Probably from playing this game with my two oldest.
Game name: Heroica (apparently after a real game)
- Make tiny player guys (2 per player) and bad guys (a bunch). Arm each with a sweet Lego weapon.
- Make "hero packs" for each player. This can be any kind of device, but keep in mind its purpose is to hold loot. Weapon hooks and bowls to collect jewels (and cats) are highly encouraged.
|Someone is optimistic with his hero pack construction|
- Attach two large Lego base plates together, then cover with a buttload of random Lego pieces and bad guys.
Disclaimer: I'm pretty sure these rules were mostly made up as we went along, but the boys must have some sort of secret language, because they were able to explain each decree in tandem, complete with laughing at me for not understanding the logic. Also, be warned that the complexity of this game rivals that of the games my brother introduces my family to every Christmas - the games that take an entire week of playing and discussing among nine adults to begin to fathom.
- Each player takes a turn moving one of their two player pieces. A basic turn consists of rolling dice (or "accepting the offer" of the dice thrown across the room from a neighbor if you like what it landed on) and moving that many Lego dots in any direction. Or you can jump over objects, but not too far. Or you can shoot stuff or buy stuff or trade stuff or blow stuff up, but you don't necessarily have to do it during your turn.
- When you come upon a random item on the board, you get it or fight it, or jump over it, or go through it. Items include:
|These items are actually all pictured in the best hero pack of all. Note the game-winning (or not) reachy thingie near the bottom.|
-- food - for energy; You have to have, like, at least two. What happens if you have less than two, you may ask if you've been playing the last 10 rounds with only a banana? "That means that in a matter of time, one of your guys will have to leave," says game master Reed.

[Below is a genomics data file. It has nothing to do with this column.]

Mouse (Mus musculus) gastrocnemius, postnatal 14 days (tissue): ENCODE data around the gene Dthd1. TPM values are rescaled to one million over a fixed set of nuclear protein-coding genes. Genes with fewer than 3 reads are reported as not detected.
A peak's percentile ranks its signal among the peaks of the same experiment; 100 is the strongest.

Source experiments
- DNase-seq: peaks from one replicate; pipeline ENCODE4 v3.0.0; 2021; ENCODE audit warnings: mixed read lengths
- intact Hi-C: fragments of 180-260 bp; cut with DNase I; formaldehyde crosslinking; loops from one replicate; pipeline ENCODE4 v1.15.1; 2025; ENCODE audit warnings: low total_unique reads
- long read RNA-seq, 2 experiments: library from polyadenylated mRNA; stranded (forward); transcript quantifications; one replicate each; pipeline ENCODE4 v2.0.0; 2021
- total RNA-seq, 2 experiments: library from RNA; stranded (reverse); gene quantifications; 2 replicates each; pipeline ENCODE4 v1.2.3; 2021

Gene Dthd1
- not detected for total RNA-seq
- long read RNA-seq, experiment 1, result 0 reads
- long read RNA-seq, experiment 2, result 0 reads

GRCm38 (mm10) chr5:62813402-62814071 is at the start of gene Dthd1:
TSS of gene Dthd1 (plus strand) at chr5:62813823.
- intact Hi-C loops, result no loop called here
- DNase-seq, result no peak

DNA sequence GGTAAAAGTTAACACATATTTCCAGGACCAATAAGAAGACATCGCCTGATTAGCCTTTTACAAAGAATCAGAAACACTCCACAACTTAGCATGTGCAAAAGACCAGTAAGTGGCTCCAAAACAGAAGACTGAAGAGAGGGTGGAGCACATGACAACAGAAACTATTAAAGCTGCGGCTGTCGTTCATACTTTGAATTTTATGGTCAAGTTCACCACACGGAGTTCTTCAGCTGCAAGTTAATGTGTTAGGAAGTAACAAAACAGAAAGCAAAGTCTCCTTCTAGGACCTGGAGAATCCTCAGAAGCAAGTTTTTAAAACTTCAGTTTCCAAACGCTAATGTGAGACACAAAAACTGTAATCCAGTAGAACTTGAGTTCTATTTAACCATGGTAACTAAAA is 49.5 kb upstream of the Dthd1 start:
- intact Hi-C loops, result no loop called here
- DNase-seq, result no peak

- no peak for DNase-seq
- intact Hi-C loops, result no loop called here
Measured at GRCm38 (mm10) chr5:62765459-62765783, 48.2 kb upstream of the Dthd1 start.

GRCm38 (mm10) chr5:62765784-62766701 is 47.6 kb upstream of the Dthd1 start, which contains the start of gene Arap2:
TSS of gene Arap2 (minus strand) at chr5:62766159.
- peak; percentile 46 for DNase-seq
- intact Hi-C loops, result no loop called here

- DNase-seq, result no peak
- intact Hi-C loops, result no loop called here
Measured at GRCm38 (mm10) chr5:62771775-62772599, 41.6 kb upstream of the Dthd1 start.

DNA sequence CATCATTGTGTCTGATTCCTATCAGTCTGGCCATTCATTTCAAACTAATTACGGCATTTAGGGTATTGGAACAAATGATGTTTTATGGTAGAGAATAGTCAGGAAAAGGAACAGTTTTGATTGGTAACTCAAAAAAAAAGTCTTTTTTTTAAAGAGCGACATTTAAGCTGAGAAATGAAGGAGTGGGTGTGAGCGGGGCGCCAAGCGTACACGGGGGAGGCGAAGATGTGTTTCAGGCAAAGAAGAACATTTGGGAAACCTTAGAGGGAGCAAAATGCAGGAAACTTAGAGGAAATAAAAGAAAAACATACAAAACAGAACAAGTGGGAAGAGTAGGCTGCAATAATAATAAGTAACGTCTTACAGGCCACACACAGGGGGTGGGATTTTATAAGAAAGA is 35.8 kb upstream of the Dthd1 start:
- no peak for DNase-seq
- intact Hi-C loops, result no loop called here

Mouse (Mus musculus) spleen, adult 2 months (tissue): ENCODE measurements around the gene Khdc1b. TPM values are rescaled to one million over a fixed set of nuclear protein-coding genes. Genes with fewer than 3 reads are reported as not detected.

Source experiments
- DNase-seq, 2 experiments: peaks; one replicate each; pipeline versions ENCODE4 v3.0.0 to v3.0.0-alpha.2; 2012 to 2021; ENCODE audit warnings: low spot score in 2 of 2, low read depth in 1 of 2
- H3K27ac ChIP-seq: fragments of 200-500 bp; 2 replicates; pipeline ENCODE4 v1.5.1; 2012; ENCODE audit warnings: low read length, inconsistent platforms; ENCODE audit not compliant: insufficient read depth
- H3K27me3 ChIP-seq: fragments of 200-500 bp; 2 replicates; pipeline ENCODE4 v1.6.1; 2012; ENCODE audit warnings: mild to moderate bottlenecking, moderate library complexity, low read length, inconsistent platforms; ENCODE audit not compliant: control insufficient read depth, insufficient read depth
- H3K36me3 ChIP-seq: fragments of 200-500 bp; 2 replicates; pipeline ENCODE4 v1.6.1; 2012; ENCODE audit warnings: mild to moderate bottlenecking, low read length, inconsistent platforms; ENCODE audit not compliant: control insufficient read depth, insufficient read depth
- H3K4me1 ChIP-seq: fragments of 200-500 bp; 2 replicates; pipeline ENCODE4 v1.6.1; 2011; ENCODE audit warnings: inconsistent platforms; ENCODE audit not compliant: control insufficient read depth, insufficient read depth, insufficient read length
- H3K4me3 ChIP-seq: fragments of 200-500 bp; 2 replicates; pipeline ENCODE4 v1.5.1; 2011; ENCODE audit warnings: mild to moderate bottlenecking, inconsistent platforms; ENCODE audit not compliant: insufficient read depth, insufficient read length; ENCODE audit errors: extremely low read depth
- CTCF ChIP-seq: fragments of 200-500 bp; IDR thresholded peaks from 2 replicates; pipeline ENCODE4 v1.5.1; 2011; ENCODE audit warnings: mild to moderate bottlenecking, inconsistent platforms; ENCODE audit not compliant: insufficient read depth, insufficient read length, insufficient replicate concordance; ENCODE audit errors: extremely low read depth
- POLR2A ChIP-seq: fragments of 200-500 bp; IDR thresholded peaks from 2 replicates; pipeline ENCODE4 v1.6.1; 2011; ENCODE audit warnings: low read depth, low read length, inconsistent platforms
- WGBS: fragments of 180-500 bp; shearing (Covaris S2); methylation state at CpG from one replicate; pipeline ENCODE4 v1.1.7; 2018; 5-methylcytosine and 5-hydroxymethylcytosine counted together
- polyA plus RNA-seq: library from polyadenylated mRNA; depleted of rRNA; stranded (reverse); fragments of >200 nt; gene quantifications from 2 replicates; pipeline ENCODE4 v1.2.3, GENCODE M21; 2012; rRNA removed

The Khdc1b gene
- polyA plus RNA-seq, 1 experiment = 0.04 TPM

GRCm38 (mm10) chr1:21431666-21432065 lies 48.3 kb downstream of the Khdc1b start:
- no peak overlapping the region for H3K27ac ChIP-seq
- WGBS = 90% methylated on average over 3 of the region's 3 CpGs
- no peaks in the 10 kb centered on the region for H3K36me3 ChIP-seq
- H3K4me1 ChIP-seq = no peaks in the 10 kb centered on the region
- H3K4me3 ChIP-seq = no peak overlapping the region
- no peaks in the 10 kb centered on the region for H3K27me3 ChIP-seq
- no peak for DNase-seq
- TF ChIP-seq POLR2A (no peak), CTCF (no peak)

-- bad guys - roll the dice. If you get a 4, 5, or 6, you win and get to remove the bad guy from play and keep his weapon. Anything less than four results in moving back one space. There is one ultimate bad guy who has to be beat three times in a row.
--weapons - to add to your hero pack; seemingly useless, until the rule masters reveal halfway through the game that you can use guns or bows to shoot things. They may be used eight times and you may shoot at any bad guy five spaces away (except the ultimate bad guy) or at any item you want anywhere on the board. A hit results in getting that item for your hero pack. (Hint: Don't shoot lava. You don't get lava. And don't ask why, or you'll get this face.)
-- binoculars - can be traded for energy or used to make you see bad guys from farther away (which provides no advantage, btw)
-- jewels and money - to buy stuff at random times for random prices; or they could be ammo, cleverly disguised as emeralds. In this case, you will be mocked for not knowing the difference - or knowing that you could have been shooting things with your cross bow up to eight times.
-- pets - add them to your hero pack; Use them up to three times to move an extra six spaces.
-- dynamite - blow up stuff and keep it; Use it, like, three times.
-- reachy thing - use this long item to possess anything within it's range; Unlimited use.
-- obstacles - lava, fences, etc may be jumped over; doors may be opened if you first possess the key by beating the bad guy who guards it
-- trophies - for bragging rights - and to hold your jewels/ammo
Winning the game:
- The player who kills the final bad guy by rolling three successive rolls greater than three, wins...
- ...the chance to get the map. The player who acquires the map, wins...
- ... the chance to race to the pole that just got added to the game board by the battle winner who got beat to the map by another player who cleverly used her reachy thing to capture it first. The player who gets to the pole first, slides down it and claims victory, which results in an arm-wrestling competition to distract the sore loser, who may or may not have won before the pole element was added to the game.
Confused? So was I. But I'm not outlawing the game until blood is shed. That sucker kept them entertained half the day. I was only in on one round, then found convenient excuses to bow out of future sessions. My last distraction was inviting them to participate in a whole-family Zumba party. Everyone, even Daddy, joined in the 20-minute series of routines. But that is a post of its own...